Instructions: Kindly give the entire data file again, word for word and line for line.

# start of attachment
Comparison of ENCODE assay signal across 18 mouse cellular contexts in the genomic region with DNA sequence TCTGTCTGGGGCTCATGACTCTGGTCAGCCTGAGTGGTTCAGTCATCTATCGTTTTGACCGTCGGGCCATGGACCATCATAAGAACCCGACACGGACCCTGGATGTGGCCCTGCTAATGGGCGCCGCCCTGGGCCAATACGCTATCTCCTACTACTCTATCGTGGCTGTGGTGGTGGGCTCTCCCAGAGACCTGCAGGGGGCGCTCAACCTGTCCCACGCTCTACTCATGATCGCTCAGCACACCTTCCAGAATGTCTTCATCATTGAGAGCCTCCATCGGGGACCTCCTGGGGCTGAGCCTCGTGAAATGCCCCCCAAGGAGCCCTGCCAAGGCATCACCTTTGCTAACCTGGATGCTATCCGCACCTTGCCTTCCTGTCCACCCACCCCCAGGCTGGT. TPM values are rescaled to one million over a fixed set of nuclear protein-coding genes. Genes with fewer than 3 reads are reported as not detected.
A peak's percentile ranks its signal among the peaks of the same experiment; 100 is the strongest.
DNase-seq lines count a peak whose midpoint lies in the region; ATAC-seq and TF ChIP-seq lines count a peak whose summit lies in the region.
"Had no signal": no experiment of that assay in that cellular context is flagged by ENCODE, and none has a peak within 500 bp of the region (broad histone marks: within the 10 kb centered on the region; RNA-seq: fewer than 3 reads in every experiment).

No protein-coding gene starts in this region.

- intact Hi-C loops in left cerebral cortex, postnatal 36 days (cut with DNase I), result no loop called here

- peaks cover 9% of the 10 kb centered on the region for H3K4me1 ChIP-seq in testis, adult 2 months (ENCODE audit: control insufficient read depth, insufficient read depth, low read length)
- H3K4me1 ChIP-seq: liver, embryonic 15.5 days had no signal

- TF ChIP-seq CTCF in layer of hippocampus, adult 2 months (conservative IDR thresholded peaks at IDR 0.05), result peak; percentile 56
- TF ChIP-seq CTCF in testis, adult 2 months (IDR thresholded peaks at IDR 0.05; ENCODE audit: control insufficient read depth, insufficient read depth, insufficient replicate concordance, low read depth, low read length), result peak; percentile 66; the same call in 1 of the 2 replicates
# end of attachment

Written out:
Comparison of ENCODE assay signal across 18 mouse cellular contexts in the genomic region with DNA sequence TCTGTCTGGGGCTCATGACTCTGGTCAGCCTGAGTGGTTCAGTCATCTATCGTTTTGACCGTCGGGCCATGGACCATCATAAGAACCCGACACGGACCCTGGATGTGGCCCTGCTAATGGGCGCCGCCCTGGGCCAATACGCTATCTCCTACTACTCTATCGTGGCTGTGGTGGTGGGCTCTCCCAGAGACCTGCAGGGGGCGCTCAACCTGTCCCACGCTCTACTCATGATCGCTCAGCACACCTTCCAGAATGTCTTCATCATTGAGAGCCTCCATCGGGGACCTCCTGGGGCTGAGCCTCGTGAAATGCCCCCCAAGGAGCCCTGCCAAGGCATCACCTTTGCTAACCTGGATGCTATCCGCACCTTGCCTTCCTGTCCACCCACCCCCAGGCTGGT. TPM values are rescaled to one million over a fixed set of nuclear protein-coding genes. Genes with fewer than 3 reads are reported as not detected.
A peak's percentile ranks its signal among the peaks of the same experiment; 100 is the strongest.
DNase-seq lines count a peak whose midpoint lies in the region; ATAC-seq and TF ChIP-seq lines count a peak whose summit lies in the region.
"Had no signal": no experiment of that assay in that cellular context is flagged by ENCODE, and none has a peak within 500 bp of the region (broad histone marks: within the 10 kb centered on the region; RNA-seq: fewer than 3 reads in every experiment).

No protein-coding gene starts in this region.

- intact Hi-C loops in left cerebral cortex, postnatal 36 days (cut with DNase I), result no loop called here

- peaks cover 9% of the 10 kb centered on the region for H3K4me1 ChIP-seq in testis, adult 2 months (ENCODE audit: control insufficient read depth, insufficient read depth, low read length)
- H3K4me1 ChIP-seq: liver, embryonic 15.5 days had no signal

- TF ChIP-seq CTCF in layer of hippocampus, adult 2 months (conservative IDR thresholded peaks at IDR 0.05), result peak; percentile 56
- TF ChIP-seq CTCF in testis, adult 2 months (IDR thresholded peaks at IDR 0.05; ENCODE audit: control insufficient read depth, insufficient read depth, insufficient replicate concordance, low read depth, low read length), result peak; percentile 66; the same call in 1 of the 2 replicates